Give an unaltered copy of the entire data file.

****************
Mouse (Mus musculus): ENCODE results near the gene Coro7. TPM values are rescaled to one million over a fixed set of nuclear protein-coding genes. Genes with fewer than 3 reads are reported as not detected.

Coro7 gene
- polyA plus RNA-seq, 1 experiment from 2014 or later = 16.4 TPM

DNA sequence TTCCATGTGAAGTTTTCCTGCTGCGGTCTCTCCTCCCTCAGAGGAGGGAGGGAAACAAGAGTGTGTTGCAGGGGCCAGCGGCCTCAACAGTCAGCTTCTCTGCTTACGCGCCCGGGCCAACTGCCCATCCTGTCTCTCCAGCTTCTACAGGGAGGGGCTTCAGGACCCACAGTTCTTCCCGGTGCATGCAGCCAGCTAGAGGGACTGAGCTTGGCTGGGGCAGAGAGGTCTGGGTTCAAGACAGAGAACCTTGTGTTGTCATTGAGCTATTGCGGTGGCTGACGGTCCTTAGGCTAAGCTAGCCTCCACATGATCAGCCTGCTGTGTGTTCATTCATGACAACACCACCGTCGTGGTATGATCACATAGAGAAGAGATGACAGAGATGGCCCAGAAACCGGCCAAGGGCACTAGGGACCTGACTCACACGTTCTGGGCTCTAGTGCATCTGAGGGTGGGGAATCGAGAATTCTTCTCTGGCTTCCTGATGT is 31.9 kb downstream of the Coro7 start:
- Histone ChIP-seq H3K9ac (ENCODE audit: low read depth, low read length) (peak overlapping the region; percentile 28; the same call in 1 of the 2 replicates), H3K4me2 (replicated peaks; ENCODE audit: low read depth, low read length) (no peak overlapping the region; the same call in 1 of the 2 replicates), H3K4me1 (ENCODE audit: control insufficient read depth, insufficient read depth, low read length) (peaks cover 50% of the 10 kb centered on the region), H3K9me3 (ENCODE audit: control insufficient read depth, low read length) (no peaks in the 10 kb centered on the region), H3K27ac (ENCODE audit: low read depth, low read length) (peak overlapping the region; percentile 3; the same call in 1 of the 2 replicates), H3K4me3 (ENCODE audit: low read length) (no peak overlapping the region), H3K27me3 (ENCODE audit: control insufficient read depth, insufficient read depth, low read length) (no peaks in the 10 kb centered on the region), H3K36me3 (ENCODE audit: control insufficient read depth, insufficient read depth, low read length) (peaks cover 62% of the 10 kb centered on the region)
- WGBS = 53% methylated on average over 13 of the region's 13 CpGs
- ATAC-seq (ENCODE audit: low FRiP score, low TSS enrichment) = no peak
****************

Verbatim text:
Mouse (Mus musculus): ENCODE results near the gene Coro7. TPM values are rescaled to one million over a fixed set of nuclear protein-coding genes. Genes with fewer than 3 reads are reported as not detected.

Coro7 gene
- polyA plus RNA-seq, 1 experiment from 2014 or later = 16.4 TPM

DNA sequence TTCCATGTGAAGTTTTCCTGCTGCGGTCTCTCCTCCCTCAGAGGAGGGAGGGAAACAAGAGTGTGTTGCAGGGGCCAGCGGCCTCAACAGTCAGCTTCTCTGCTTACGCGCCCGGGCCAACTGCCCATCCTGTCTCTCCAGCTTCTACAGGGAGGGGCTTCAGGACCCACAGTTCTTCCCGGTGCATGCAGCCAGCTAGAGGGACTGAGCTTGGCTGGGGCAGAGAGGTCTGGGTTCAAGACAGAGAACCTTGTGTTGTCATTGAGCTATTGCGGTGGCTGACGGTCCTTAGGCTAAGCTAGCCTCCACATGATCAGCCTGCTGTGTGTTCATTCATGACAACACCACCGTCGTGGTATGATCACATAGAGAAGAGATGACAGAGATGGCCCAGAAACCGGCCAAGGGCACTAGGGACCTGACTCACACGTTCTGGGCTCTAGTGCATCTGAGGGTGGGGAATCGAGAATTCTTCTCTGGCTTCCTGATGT is 31.9 kb downstream of the Coro7 start:
- Histone ChIP-seq H3K9ac (ENCODE audit: low read depth, low read length) (peak overlapping the region; percentile 28; the same call in 1 of the 2 replicates), H3K4me2 (replicated peaks; ENCODE audit: low read depth, low read length) (no peak overlapping the region; the same call in 1 of the 2 replicates), H3K4me1 (ENCODE audit: control insufficient read depth, insufficient read depth, low read length) (peaks cover 50% of the 10 kb centered on the region), H3K9me3 (ENCODE audit: control insufficient read depth, low read length) (no peaks in the 10 kb centered on the region), H3K27ac (ENCODE audit: low read depth, low read length) (peak overlapping the region; percentile 3; the same call in 1 of the 2 replicates), H3K4me3 (ENCODE audit: low read length) (no peak overlapping the region), H3K27me3 (ENCODE audit: control insufficient read depth, insufficient read depth, low read length) (no peaks in the 10 kb centered on the region), H3K36me3 (ENCODE audit: control insufficient read depth, insufficient read depth, low read length) (peaks cover 62% of the 10 kb centered on the region)
- WGBS = 53% methylated on average over 13 of the region's 13 CpGs
- ATAC-seq (ENCODE audit: low FRiP score, low TSS enrichment) = no peak